No two columns are alike: strands of dialogue, observed scenes, diaristic entries, life advice, even the author admiring herself in the mirror . . . Too Much of Life is a huge addition to an already impressive collection of evidence that Lispector could transcribe a guestbook and make it interesting -- J. Howard Rosier * Vulture, Best New Books * In 1967, Brazil's leading newspaper asked the avant-garde writer Lispector to write a weekly column on any topic she wished. For almost seven years, Lispector showed Brazilian readers just how vast and passionate her interests were . . . Indeed, these columns should establish her as being among the era's most brilliant essayists. She is masterful, even reminiscent of Montaigne, in her ability to spin the mundane events of life into moments of clarity that reveal greater truths. Superb, wonderfully obsessed with exuberance and what it unlocks and reveals * Publisher's Weekly * This is Clarice Lispector as one-woman chorus and psychic weather forecaster, and the charm, wit and engagement that she brings to her columns transcends barriers -- John Biscello * Riot Material * The closest thing we have to an autobiography by Lispector and contain many rewarding reflections on her own work . . . thrillingly unpredictable . . . singular visitations from a brilliant entity -- Nick Holdstock * Literary Review * Lispector writes and thinks like nobody else, sending her readers off to look at the world through strange new lispectacles -- Miranda France * TLS * An emblematic twentieth-century artist who belongs in the same pantheon as Kafka and Joyce -- Edmund White Plenty of writers inspire fierce devotion in their readers... but no one converts the uninitiated into devout believers as suddenly and as vertiginously as Clarice Lispector, the Latin American visionary, Ukrainian-Jewish mystic, and middle-class housewife and mother so revered by her Brazilian fans that she's known by a single name: "Clarice" * New Republic * She writes with sensuous verve, bringing her earliest passions into adult life intact, along with a child's undiminished capacity for wonder * The New York Times Book Review * For those unfamiliar with her, this book opens a door into her uniquely challenging and rewarding body of work . . . the pieces, some amounting to a few sentences, some many pages long, make up a self-portrait in bits and pieces. The result is, like Lispector herself, witty, mystical, surreal and profound: a treasure to return to again and again -- Madoc Cairns * Guardian * Her crnicas - short pieces of observational writing inflected by personal experience but aimed at illuminating something larger - came after her novels, and met with great acclaim... Reading Lispector is unlike reading anyone else...the texts collected in Too Much Life evidence a perspicacious and playful mind keen to share in the magic and mystery of living. -- Franklin Nelson * Financial Times * A golden apple has to go to the extraordinary Too Much of Life: Complete chronicles by Clarice Lispector ... a collection of newspaper columns, bursting with lapidary wisdom and hallucinatory, voluptuous imagery -- Keith Miller * TLS Books of the Year * Too Much of Life is an extraordinary collection of fragmented, essayistic, fictive thoughts ... vast, playful and volcanic -- Carlos Valladares * Gagosian Quarterly *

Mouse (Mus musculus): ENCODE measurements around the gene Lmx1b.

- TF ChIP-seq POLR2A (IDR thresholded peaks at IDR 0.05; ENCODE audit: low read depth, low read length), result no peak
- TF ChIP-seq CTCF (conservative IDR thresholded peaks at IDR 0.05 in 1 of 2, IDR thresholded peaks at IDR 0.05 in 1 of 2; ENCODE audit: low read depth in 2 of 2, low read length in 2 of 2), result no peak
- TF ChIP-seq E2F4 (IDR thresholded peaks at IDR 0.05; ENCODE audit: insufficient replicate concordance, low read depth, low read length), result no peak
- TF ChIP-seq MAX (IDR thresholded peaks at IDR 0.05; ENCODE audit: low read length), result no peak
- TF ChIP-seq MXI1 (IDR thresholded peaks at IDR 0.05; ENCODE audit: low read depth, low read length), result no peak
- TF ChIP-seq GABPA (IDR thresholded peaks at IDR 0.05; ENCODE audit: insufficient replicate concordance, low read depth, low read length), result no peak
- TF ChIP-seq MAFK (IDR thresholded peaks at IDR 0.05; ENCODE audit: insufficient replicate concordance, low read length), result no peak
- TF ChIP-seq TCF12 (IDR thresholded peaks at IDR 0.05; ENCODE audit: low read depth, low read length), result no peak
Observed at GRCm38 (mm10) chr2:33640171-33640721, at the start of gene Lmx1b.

Clarice Lispector (Author) Clarice Lispector was a Brazilian novelist and short-story writer. Her innovation in fiction brought her international renown. She was born in the Ukraine in 1920, but in the aftermath of World War I and the Russian Civil War, the family fled to Romania and eventually Brazil. She published her first novel, Near to the Wildheart, in 1943, when she was just twenty-three, and the next year was awarded the Graa Aranha Prize for the best first novel. She died in 1977, shortly after the publication of her final novel, The Hour of the Star. Margaret Jull Costa (Translator) Margaret Jull Costa has translated the works of many Spanish and Portuguese writers, among them novelists: Javier Maras, Jos Saramago and Ea de Queiroz, and poets: Sophia de Mello Breyner Andresen, Mrio de S-Carneiro and Ana Lusa Amaral. Her work has brought her numerous prizes, most recently, the 2018 Premio Valle-Incln for On the Edge by Rafael Chirbes. In 2014, she was awarded an OBE for services to literature. Robin Patterson (Translator) Robin Patterson has translated or co-translated a variety of works by Portuguese, Brazilian and Angolan authors, including Luandino Vieira's Our Musseque, Jos Lus Peixoto's In Galveias, Lcio Cardoso's Chronicle of the Murdered House (which won the 2017 Best Translated Book Award), and The Collected Stories of Machado de Assis.